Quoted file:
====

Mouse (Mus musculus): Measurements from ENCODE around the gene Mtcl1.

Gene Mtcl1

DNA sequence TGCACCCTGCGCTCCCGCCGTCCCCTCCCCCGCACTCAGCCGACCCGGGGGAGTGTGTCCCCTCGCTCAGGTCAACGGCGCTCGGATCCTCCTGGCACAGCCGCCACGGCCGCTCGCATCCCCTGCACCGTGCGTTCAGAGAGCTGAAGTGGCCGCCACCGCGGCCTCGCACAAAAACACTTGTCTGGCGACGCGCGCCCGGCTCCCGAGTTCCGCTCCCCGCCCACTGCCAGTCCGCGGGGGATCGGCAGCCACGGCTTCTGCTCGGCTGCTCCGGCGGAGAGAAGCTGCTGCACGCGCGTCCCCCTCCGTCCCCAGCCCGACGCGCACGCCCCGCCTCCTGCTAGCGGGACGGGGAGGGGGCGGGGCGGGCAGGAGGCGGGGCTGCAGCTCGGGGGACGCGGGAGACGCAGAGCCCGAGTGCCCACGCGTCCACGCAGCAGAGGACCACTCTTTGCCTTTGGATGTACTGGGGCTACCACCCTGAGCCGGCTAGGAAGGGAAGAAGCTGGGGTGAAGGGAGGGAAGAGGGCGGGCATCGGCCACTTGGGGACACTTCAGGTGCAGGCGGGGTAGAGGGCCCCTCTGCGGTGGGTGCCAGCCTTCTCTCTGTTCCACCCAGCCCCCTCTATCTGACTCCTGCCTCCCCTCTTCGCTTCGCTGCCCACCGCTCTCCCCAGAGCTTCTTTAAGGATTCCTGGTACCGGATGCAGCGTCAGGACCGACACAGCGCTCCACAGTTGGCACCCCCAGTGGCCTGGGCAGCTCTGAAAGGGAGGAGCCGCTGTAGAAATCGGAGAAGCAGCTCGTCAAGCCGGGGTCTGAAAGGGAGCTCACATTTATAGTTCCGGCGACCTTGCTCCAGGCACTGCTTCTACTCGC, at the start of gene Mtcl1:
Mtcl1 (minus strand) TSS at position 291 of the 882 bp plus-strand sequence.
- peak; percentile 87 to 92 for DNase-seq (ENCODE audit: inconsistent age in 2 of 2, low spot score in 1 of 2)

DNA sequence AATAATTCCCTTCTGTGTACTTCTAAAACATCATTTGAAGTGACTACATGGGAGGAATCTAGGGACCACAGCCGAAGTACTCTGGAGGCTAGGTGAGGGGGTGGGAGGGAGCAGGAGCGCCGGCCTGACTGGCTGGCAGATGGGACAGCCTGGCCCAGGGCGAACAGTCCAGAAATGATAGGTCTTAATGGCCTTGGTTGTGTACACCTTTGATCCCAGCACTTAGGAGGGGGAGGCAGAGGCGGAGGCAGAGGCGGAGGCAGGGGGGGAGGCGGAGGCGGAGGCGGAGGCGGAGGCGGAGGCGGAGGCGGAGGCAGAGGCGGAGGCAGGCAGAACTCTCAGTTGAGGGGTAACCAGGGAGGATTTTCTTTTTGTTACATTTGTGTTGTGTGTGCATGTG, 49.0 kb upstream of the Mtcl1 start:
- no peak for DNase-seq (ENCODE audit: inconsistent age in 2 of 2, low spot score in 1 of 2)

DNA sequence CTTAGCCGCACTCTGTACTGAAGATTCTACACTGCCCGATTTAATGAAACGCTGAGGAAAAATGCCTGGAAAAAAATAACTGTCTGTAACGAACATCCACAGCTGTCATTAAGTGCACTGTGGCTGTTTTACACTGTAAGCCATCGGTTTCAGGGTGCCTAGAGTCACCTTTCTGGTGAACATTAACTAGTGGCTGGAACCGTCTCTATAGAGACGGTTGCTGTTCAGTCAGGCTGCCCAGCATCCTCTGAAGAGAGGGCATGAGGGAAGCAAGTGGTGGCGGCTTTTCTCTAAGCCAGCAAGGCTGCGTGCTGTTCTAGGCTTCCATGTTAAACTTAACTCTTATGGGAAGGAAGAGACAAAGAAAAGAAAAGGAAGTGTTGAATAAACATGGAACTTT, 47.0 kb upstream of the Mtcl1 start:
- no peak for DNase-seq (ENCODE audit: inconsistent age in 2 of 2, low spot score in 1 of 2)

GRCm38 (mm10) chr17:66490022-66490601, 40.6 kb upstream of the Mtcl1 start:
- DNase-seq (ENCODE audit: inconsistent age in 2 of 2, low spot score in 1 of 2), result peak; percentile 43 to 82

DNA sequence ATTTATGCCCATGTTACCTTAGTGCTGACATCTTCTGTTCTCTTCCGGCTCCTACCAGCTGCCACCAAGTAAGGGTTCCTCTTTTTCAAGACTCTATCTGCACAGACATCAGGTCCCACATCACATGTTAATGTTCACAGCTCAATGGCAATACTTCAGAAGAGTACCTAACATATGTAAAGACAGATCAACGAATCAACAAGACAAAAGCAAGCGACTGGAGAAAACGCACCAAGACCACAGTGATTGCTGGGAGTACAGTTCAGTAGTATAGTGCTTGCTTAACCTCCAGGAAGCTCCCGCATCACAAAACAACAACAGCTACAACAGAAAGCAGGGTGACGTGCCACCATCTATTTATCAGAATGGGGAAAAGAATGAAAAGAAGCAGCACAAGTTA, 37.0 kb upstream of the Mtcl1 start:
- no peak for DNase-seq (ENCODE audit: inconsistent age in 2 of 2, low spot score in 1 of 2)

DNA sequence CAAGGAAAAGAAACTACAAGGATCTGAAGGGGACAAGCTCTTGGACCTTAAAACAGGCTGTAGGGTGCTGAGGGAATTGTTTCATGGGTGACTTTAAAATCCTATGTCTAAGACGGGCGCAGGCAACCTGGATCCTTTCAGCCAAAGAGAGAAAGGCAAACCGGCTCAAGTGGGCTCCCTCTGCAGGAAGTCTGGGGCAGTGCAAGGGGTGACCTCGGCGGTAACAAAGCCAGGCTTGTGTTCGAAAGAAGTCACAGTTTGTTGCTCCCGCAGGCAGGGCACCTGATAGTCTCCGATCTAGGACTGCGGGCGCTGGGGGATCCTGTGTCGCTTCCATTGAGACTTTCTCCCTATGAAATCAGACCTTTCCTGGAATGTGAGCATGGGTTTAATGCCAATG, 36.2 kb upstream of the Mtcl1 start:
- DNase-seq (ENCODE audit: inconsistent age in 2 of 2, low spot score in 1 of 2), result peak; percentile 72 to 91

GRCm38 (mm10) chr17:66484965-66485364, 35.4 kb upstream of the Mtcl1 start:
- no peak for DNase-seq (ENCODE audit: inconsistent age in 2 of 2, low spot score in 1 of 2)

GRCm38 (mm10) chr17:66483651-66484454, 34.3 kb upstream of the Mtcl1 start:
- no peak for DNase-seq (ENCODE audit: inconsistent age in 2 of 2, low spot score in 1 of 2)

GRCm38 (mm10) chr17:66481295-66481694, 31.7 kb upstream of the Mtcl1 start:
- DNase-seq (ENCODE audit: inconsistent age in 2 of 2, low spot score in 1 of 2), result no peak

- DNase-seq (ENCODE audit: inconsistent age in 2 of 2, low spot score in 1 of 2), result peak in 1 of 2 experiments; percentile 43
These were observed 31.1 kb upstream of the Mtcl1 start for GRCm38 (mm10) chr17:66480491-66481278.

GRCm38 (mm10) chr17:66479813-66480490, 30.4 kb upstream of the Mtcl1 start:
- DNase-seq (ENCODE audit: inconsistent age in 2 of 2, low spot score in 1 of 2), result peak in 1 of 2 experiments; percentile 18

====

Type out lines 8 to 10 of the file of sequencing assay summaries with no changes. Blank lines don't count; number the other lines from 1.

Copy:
DNA sequence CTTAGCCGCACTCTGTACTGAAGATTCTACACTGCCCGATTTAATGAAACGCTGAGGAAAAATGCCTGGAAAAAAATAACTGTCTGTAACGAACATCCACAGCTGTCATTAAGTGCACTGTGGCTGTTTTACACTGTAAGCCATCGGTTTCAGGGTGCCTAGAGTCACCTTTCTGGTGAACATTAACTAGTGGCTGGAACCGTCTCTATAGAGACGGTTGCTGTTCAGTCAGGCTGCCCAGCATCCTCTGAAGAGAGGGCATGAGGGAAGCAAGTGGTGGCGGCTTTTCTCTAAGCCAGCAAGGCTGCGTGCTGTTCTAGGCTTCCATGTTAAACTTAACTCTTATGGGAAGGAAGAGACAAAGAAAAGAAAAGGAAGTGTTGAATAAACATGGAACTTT, 47.0 kb upstream of the Mtcl1 start:
- no peak for DNase-seq (ENCODE audit: inconsistent age in 2 of 2, low spot score in 1 of 2)

GRCm38 (mm10) chr17:66490022-66490601, 40.6 kb upstream of the Mtcl1 start: